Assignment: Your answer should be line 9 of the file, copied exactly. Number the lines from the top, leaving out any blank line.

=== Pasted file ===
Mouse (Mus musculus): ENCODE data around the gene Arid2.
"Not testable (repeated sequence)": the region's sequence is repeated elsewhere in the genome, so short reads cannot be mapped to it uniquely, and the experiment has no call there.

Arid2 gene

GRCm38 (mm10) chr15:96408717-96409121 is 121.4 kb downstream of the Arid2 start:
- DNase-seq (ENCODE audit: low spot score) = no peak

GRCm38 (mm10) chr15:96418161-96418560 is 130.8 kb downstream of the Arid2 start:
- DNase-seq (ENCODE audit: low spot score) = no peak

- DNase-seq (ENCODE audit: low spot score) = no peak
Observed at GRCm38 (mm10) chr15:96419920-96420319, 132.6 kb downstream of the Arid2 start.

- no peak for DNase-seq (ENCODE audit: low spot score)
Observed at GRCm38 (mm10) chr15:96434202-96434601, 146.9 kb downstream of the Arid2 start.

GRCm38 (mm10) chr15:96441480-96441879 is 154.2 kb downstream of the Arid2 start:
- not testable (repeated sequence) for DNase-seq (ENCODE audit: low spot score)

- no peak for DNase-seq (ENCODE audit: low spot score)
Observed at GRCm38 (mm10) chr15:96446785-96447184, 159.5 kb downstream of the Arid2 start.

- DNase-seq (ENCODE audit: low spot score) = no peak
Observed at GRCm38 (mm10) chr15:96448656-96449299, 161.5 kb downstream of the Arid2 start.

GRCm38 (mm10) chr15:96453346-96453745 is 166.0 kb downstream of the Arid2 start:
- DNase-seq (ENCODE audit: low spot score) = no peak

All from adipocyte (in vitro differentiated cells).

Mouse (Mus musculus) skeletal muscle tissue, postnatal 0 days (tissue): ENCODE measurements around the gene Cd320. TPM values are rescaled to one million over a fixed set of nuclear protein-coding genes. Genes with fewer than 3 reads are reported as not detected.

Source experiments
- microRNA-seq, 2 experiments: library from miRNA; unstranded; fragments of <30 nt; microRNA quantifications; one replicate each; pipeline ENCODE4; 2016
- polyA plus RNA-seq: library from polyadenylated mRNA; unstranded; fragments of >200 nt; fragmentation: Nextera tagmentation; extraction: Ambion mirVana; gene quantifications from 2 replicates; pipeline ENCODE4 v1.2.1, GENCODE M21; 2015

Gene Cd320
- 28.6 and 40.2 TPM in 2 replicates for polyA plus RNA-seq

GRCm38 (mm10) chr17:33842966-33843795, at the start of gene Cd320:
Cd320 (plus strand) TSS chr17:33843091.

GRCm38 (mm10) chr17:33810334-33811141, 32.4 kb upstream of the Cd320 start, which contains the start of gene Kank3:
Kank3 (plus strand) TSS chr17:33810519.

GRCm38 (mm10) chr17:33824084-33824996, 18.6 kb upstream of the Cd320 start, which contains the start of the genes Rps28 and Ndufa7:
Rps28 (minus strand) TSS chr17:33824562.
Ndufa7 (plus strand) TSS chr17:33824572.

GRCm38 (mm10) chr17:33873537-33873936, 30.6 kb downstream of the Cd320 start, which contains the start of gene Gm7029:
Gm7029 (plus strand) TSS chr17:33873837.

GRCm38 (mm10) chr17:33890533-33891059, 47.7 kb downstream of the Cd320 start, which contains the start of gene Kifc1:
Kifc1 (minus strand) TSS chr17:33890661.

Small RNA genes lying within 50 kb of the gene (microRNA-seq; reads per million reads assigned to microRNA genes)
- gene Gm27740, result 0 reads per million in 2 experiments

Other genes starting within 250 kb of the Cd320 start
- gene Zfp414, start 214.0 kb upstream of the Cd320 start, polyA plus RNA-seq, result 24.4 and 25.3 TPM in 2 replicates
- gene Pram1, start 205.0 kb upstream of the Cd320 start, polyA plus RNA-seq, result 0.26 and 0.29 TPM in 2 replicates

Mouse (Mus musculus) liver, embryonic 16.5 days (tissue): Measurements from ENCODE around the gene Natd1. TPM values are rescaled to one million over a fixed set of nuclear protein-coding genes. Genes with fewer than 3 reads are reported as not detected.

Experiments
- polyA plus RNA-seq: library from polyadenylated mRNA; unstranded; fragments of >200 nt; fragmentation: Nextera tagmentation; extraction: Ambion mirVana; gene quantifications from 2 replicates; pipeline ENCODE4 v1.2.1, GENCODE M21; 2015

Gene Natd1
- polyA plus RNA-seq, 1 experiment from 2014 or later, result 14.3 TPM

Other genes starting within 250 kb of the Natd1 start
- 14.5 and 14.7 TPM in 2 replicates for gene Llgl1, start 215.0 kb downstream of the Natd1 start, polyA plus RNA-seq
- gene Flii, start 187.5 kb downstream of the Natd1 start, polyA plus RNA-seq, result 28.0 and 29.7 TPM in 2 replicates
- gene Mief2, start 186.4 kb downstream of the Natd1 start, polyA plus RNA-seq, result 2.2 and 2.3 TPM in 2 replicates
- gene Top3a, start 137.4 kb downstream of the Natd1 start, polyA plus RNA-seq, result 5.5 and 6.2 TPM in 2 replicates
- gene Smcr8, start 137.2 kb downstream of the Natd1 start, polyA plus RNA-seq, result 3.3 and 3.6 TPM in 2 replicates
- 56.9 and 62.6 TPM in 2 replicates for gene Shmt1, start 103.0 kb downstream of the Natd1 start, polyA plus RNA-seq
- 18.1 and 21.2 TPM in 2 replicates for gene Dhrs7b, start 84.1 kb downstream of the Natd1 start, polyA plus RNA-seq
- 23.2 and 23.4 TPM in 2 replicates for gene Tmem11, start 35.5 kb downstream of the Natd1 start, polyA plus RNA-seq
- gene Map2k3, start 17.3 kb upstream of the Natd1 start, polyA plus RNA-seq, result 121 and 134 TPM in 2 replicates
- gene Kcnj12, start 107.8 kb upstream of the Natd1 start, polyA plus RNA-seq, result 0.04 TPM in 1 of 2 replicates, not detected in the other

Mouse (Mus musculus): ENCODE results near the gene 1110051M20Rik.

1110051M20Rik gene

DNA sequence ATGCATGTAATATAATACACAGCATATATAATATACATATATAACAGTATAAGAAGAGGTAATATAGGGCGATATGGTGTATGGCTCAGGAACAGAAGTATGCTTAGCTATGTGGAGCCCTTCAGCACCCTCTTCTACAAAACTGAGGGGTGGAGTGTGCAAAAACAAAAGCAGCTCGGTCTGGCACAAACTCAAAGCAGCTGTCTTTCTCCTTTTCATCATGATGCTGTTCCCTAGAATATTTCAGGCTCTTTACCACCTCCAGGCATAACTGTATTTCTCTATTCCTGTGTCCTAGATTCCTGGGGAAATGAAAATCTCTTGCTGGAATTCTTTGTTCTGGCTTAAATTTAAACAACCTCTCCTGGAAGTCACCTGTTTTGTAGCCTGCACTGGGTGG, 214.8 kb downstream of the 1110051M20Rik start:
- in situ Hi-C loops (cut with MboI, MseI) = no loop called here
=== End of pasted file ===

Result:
Observed at GRCm38 (mm10) chr15:96419920-96420319, 132.6 kb downstream of the Arid2 start.